Support a business that helps a wider community.
Do you know what Philippine social enterprises are?
A social enterprise is a business model. It relies on resources from the private or public sectors. Those resources are then used to achieve social objectives. Such objectives include reducing environmental degradation, inequality, and poverty.
Social enterprises are different from traditional businesses. The difference lies in their focus. The former focuses on solving social problems. The latter is more interested in maximizing profits. A social enterprise also benefits the business, the consumer, and society. These include contributing to the economy, creating jobs, and promoting social responsibility.
Social enterprises by the numbers
People are becoming more conscious about what they’re buying and who they’re buying from. Buy direct from farmers and artisans. Support local products. Shop for sustainable clothing.
More consumers are choosing to shop from brands with a positive social impact. And what were once niche businesses are now within reach.
Per the British Council, there may be as many as 164,473 social enterprises in the Philippines. That makes 17% of total registered businesses in the country. Of that percentage, 71% are micro, small, and medium-sized businesses. NGOs total 23% and 6% are coops.
Check these businesses out
These businesses aren’t new to the country. A lot of them have been around for decades and are already consumer staples.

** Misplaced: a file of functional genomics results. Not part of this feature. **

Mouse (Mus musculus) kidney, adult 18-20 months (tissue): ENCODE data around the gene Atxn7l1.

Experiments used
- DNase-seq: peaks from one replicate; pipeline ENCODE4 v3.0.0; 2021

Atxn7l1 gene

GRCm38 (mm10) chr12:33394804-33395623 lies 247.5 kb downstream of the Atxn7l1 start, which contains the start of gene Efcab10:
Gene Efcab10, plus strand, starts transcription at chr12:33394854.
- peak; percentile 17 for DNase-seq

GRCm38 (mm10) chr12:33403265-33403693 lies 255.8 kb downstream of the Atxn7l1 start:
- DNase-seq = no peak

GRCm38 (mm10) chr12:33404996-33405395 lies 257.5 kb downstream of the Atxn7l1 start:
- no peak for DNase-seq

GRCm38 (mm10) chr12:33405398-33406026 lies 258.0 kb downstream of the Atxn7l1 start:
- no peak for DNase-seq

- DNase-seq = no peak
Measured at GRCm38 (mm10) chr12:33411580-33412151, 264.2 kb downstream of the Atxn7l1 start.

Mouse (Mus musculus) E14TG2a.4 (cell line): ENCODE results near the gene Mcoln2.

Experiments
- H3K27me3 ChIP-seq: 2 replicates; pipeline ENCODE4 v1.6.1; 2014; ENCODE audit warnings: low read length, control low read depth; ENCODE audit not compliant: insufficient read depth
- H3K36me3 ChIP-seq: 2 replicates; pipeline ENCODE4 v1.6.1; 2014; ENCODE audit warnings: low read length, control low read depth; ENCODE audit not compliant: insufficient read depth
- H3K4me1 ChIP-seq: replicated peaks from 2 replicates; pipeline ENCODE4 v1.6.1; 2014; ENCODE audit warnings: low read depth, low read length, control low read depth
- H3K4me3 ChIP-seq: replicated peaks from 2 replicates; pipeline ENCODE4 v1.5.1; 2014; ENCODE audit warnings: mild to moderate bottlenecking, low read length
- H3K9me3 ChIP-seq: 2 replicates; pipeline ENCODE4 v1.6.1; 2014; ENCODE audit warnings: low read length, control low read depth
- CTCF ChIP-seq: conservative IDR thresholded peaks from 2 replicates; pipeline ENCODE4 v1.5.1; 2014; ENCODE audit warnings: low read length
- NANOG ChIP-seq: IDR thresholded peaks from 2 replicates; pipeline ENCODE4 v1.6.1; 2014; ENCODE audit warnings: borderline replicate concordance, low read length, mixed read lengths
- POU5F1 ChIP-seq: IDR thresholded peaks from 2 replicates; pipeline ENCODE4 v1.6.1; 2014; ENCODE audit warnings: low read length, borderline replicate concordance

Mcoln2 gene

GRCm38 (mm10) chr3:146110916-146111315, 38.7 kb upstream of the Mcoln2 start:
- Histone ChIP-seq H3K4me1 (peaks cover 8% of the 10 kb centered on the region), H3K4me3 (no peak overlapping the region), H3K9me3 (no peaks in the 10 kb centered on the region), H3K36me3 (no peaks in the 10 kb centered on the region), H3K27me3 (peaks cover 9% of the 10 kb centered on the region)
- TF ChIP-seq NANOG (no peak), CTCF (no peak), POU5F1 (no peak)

Human Nature has been around since 2008. The company manufactures and sells affordable, eco-friendly, and ethically-made skincare and household products. They also provide jobs for residents from the Gawad Kalinga communities.
Edukasyon.ph is the Philippines’ largest online youth platform. It’s been catering to students and helping increase educational self-awareness since 2015. They do this through a website that offers online courses and scholarships. They help students take the right path based on their interests and skills.
Rural Rising was born during the pandemic. They help farmers from far-flung areas in Luzon get their produce to people in the metro. Their business model ensures food security by giving consumers access to organic produce. It also drives economic opportunity. Rural Rising helps farmers get fair prices for their produce. They don’t have to interact with middlemen who leave them with no profit.
The Kind Cookie offers palm-sized cookies and other baked goods. It also gives 20% of its monthly profits to charity. The Kind Cookie’s previous beneficiaries include Project Smile, Passion Project, and Initiative PH.
Support SMEs and social enterprises
Consumers need to make smarter decisions during this time of economic instability. These include supporting businesses that give back to help everyone survive and thrive.
Which Philippine social enterprises have your support?
Featured Image Daniella Sison